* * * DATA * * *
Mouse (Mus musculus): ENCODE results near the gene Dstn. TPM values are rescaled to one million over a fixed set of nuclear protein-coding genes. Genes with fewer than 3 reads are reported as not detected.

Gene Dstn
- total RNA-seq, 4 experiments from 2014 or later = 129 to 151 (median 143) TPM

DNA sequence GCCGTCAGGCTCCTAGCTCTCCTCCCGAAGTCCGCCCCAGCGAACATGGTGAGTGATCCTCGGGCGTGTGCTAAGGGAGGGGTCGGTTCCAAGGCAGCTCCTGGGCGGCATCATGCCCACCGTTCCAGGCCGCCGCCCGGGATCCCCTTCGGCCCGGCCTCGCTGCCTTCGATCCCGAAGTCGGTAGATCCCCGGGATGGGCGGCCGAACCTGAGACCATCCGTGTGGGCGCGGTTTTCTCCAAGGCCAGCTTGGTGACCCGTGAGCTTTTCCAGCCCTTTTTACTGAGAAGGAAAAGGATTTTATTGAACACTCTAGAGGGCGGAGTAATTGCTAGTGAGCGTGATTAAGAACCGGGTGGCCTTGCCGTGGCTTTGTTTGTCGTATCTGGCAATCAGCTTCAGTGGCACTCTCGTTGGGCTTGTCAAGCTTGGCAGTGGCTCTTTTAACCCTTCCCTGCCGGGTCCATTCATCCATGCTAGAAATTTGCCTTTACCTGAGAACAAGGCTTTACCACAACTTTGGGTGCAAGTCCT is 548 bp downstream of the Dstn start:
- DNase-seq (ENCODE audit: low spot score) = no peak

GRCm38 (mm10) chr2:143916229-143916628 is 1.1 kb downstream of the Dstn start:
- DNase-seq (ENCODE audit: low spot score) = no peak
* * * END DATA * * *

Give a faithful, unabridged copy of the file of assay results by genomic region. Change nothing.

Mouse (Mus musculus): ENCODE results near the gene Dstn. TPM values are rescaled to one million over a fixed set of nuclear protein-coding genes. Genes with fewer than 3 reads are reported as not detected.

Gene Dstn
- total RNA-seq, 4 experiments from 2014 or later = 129 to 151 (median 143) TPM

DNA sequence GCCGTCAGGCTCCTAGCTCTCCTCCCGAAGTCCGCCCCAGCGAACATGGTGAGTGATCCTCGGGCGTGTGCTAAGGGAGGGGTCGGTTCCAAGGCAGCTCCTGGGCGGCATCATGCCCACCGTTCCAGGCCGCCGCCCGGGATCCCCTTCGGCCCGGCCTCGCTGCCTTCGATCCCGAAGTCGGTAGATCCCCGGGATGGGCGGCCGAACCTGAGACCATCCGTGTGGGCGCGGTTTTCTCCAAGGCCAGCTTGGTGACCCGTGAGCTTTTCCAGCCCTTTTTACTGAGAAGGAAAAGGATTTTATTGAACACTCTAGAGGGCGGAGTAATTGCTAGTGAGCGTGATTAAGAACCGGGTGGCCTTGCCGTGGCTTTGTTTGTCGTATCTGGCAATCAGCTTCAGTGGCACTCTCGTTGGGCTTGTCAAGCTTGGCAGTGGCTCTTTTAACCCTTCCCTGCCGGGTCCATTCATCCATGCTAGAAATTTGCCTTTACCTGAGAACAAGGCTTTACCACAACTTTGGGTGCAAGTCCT is 548 bp downstream of the Dstn start:
- DNase-seq (ENCODE audit: low spot score) = no peak

GRCm38 (mm10) chr2:143916229-143916628 is 1.1 kb downstream of the Dstn start:
- DNase-seq (ENCODE audit: low spot score) = no peak